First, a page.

The Los Angeles County Museum of Art is by no means “under the radar.” There is a good chance you have seen many a picture of your friends or celebrities posing with the iconic Urban Light exhibition. I have to say, this museum is worth all the hype. The LACMA has a huge selection of both contemporary and classical art. Whether you are searching for a readymade by Marcel Duchamp, a masterpiece by Monet, or a photograph by Robert Mapplethorpe, it can be found here. You do have to pay for tickets, which is a downside, but students get a discount and the collection is so extensive that you will most definitely get your money’s worth. 

2. Getty Villa 

As an art lover, it is no surprise that museums are at the top of my list, but the Getty Villa is truly a gem. Unlike the LACMA and despite the incredible views of Malibu, admission is free. When you climb the stairs up to the main galleries and gardens, it is hard to believe you are not in Italy. Grab an iced vanilla latte and a pastry from the coffee cart and spend some time wandering past the statues and through the gardens. I dare you not to feel like you have fallen straight into a scene from Call Me by Your Name

1. Sawtelle Boulevard

Sushi? Check. Boba? Check. Ramen? Check. Udon? Check. Korean BBQ? Check. Bread pudding? Check. Cream puffs? Check. Crepes? Check. Need I say more? Sawtelle is a haven of food. Though parking is scarce, every eatery on the block is delicious. If there’s a wait time at Kura Revolving Sushi Bar (there will be, so go early), just check out Daiso for cute stationery and Japanese candy. After you eat, stroll along the street and take a look inside the shops selling items from Japan or the art gallery promoting local artists. This street is by far my favorite street in Los Angeles, and my favorite place to take my friends out to eat. Everything is affordable, and the street breathes with life.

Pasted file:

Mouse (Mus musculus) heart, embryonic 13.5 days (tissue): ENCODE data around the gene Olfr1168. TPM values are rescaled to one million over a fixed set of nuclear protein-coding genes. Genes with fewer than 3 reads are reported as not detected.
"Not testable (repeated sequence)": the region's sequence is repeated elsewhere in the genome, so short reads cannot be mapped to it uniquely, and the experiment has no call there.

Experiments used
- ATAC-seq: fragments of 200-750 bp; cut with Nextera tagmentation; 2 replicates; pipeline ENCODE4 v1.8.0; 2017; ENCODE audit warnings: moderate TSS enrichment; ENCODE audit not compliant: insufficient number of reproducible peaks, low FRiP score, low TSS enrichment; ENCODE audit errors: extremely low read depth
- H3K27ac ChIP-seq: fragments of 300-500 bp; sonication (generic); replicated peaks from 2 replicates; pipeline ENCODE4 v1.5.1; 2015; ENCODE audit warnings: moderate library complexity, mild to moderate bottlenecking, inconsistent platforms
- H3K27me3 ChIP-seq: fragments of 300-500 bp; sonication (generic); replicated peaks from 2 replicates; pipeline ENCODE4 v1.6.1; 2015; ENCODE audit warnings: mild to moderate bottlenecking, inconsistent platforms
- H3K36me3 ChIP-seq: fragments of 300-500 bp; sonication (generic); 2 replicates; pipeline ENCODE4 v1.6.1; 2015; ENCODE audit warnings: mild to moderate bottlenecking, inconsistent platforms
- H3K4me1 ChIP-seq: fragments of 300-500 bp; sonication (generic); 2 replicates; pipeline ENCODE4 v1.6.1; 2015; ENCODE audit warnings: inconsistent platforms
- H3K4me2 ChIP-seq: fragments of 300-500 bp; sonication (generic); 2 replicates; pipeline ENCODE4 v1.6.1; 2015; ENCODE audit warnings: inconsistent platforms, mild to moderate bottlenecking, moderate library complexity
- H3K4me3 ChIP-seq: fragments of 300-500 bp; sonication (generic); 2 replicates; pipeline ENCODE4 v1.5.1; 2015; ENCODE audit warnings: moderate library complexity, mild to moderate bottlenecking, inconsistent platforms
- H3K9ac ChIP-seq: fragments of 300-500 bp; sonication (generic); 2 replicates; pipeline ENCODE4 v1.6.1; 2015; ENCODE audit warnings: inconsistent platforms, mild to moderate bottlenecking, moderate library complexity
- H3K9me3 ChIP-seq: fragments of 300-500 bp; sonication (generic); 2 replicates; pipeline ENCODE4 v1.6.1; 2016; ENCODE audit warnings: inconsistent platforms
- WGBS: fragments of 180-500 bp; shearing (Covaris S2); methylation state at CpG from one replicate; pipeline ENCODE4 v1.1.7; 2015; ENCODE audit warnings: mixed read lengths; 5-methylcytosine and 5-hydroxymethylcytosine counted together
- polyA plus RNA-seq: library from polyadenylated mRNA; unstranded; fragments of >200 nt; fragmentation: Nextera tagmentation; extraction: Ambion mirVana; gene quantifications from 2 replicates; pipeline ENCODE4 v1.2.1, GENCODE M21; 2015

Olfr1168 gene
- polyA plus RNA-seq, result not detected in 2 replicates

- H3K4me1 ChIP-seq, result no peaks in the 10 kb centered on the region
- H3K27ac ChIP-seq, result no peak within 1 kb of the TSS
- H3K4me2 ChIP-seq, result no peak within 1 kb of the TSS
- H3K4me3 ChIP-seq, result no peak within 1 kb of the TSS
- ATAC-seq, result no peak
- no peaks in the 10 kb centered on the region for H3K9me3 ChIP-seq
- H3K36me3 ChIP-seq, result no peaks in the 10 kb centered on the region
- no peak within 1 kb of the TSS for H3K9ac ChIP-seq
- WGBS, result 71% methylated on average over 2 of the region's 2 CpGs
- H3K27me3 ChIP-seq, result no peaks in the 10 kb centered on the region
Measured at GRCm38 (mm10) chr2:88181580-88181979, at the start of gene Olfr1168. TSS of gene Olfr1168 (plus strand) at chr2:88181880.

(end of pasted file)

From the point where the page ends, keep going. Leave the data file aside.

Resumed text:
This is by no means an all-inclusive list, but if I were showing my friend from out of town my favorite places to go, these are the places I would take them. They are beautiful, authentic, and complex. They are representative of a variety of people who live a variety of lives. LA is not only about Hollywood and stardom, it is about culture and art. 

Summer Lookbook

By Allison Barr and Carson Scott